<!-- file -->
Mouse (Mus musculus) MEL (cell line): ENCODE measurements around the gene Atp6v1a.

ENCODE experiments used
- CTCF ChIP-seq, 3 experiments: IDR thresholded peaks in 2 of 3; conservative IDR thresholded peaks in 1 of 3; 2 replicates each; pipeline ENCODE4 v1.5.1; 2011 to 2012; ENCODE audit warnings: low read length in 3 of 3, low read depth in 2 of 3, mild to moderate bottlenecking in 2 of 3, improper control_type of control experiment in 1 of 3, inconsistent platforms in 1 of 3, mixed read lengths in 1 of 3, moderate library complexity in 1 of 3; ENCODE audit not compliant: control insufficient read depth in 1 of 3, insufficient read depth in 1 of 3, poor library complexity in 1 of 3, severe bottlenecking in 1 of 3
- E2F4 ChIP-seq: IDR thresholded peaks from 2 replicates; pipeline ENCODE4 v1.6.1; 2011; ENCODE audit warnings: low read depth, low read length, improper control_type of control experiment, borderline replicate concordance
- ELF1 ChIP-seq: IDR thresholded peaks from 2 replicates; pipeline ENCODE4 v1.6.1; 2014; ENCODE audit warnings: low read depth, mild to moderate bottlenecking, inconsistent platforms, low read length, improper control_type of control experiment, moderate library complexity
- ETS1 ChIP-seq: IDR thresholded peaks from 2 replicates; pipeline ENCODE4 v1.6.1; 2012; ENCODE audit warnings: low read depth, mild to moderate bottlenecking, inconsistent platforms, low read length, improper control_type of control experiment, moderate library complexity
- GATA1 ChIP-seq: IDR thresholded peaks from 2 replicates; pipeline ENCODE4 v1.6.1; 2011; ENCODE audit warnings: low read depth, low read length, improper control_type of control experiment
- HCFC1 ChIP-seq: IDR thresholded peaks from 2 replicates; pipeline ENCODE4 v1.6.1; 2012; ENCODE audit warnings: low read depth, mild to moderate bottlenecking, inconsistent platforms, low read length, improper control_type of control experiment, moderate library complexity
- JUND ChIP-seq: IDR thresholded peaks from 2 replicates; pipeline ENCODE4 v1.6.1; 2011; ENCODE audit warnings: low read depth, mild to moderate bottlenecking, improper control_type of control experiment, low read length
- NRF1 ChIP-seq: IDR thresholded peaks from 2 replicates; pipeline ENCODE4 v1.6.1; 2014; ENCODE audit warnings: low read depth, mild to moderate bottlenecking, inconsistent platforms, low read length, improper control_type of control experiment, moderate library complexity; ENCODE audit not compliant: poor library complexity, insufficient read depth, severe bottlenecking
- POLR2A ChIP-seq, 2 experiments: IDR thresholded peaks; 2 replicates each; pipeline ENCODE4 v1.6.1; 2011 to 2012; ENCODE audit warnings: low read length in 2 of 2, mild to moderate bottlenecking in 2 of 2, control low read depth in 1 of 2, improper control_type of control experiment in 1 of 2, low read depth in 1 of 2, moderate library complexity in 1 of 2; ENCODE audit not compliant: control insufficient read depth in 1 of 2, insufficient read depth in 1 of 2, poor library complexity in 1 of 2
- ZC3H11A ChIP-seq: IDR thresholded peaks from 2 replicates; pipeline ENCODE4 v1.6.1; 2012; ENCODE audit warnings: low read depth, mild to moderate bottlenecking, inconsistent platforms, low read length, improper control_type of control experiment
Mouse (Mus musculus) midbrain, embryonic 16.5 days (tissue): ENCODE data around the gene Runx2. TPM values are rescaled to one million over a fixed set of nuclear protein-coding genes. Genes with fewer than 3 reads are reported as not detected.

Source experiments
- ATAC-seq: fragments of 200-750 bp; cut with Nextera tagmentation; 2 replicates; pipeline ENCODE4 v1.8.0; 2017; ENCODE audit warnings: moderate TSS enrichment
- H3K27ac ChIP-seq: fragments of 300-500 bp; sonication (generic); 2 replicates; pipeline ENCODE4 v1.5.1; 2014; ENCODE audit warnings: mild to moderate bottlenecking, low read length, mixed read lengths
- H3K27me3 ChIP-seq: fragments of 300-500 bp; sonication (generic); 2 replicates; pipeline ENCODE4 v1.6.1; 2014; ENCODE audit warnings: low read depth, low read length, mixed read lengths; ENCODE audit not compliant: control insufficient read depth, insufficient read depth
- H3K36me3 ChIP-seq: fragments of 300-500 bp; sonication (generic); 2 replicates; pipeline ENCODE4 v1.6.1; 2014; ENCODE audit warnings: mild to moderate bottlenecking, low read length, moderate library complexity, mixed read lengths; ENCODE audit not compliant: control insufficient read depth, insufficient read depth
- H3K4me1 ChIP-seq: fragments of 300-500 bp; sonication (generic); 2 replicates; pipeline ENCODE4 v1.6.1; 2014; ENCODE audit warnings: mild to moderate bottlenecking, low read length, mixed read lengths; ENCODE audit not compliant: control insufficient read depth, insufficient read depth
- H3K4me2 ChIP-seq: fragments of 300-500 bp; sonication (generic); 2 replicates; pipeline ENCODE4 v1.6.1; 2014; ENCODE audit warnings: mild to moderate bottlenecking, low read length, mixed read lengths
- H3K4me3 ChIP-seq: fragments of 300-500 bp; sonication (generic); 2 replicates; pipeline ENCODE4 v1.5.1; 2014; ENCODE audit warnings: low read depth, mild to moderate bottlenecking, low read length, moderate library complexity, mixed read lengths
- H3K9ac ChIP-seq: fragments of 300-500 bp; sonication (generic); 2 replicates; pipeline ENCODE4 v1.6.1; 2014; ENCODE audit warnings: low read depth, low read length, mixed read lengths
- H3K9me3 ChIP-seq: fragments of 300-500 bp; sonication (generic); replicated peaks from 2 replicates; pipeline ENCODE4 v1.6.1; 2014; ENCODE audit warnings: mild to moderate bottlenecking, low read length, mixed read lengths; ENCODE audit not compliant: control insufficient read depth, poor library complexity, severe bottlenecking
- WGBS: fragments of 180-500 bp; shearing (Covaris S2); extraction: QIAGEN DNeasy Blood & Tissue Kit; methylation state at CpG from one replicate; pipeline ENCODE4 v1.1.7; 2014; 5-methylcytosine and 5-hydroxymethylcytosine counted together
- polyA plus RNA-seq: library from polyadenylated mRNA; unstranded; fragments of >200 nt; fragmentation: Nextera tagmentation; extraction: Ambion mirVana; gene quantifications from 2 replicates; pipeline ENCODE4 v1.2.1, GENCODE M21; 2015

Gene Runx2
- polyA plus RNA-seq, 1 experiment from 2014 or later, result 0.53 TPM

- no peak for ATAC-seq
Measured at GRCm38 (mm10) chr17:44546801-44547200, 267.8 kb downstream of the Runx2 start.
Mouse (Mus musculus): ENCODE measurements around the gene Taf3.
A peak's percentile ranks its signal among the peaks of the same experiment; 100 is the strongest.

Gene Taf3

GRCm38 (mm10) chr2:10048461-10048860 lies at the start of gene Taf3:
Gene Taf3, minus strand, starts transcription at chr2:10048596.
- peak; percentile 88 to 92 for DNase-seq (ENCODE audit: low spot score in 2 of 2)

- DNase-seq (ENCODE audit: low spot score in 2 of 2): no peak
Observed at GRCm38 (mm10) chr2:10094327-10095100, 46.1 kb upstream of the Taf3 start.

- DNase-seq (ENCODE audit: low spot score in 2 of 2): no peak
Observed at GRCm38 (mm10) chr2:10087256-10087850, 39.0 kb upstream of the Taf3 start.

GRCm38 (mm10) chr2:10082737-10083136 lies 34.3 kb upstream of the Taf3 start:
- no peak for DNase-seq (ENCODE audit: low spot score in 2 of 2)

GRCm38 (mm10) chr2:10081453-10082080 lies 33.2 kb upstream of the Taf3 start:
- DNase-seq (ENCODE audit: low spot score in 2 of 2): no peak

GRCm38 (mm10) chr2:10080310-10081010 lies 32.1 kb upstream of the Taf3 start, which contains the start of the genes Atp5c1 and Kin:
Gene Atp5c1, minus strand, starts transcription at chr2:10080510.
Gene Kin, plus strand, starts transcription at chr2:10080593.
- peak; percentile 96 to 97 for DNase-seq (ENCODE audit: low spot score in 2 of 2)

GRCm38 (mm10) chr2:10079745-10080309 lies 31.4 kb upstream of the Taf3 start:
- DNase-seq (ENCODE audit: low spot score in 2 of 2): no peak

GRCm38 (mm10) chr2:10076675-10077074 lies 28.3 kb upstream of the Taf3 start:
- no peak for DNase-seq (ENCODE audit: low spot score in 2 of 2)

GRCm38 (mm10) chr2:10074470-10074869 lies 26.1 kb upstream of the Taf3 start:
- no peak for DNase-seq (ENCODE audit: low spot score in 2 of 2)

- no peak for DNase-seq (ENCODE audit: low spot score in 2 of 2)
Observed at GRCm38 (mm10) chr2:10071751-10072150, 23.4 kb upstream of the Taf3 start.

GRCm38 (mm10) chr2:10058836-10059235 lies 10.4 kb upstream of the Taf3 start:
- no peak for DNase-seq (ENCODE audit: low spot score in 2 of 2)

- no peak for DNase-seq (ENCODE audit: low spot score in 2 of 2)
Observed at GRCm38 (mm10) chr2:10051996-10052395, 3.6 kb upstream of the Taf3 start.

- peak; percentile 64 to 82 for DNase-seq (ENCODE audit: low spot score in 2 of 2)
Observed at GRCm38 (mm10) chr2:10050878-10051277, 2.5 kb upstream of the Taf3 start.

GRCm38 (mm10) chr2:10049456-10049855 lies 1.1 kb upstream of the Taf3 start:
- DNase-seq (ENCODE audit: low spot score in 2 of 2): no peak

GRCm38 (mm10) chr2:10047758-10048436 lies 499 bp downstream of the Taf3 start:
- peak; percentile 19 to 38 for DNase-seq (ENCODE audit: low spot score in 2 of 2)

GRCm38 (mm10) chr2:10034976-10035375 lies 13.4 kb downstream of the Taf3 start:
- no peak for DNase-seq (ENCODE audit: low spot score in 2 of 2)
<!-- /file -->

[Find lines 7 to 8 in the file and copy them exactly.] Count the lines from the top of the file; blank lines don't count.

- GATA1 ChIP-seq: IDR thresholded peaks from 2 replicates; pipeline ENCODE4 v1.6.1; 2011; ENCODE audit warnings: low read depth, low read length, improper control_type of control experiment
- HCFC1 ChIP-seq: IDR thresholded peaks from 2 replicates; pipeline ENCODE4 v1.6.1; 2012; ENCODE audit warnings: low read depth, mild to moderate bottlenecking, inconsistent platforms, low read length, improper control_type of control experiment, moderate library complexity